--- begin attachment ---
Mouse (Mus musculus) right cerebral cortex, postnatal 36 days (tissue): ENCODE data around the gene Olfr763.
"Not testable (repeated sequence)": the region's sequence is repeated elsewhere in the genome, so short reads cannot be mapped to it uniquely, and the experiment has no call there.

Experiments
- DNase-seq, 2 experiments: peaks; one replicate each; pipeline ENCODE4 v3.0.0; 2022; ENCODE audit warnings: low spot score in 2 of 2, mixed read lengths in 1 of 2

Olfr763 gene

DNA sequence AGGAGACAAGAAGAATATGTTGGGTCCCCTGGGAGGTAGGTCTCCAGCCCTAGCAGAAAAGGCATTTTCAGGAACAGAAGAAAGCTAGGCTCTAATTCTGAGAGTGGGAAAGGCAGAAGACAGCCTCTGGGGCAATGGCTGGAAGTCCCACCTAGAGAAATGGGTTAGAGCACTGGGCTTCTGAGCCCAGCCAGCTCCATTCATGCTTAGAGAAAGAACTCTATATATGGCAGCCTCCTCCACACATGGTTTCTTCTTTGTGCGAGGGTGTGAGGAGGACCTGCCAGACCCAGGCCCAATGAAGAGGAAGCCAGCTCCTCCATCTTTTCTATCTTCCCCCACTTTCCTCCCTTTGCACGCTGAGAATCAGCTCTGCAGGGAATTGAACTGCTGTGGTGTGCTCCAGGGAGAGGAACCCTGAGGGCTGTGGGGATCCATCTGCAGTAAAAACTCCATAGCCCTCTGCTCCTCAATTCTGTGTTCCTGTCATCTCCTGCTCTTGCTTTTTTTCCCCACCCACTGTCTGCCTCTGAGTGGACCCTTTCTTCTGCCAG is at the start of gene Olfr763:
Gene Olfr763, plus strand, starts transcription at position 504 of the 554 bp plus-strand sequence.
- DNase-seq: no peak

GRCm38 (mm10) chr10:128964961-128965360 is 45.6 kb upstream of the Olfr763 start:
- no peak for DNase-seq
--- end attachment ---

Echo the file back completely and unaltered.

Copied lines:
Mouse (Mus musculus) right cerebral cortex, postnatal 36 days (tissue): ENCODE data around the gene Olfr763.
"Not testable (repeated sequence)": the region's sequence is repeated elsewhere in the genome, so short reads cannot be mapped to it uniquely, and the experiment has no call there.

Experiments
- DNase-seq, 2 experiments: peaks; one replicate each; pipeline ENCODE4 v3.0.0; 2022; ENCODE audit warnings: low spot score in 2 of 2, mixed read lengths in 1 of 2

Olfr763 gene

DNA sequence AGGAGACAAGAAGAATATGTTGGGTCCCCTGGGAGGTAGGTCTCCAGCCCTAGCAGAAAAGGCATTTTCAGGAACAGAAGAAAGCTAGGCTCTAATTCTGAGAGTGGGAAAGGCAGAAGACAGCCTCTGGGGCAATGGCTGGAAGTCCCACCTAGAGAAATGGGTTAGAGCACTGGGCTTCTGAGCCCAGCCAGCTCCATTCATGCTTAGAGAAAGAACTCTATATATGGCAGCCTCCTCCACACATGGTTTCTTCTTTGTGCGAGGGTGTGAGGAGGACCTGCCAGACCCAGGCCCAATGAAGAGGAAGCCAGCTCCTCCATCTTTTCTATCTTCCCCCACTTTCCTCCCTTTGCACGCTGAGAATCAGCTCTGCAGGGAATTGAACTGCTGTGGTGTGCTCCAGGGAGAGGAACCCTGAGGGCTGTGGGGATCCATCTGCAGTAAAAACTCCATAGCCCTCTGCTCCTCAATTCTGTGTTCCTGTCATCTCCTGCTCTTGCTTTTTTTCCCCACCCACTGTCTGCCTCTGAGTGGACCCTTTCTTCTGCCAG is at the start of gene Olfr763:
Gene Olfr763, plus strand, starts transcription at position 504 of the 554 bp plus-strand sequence.
- DNase-seq: no peak

GRCm38 (mm10) chr10:128964961-128965360 is 45.6 kb upstream of the Olfr763 start:
- no peak for DNase-seq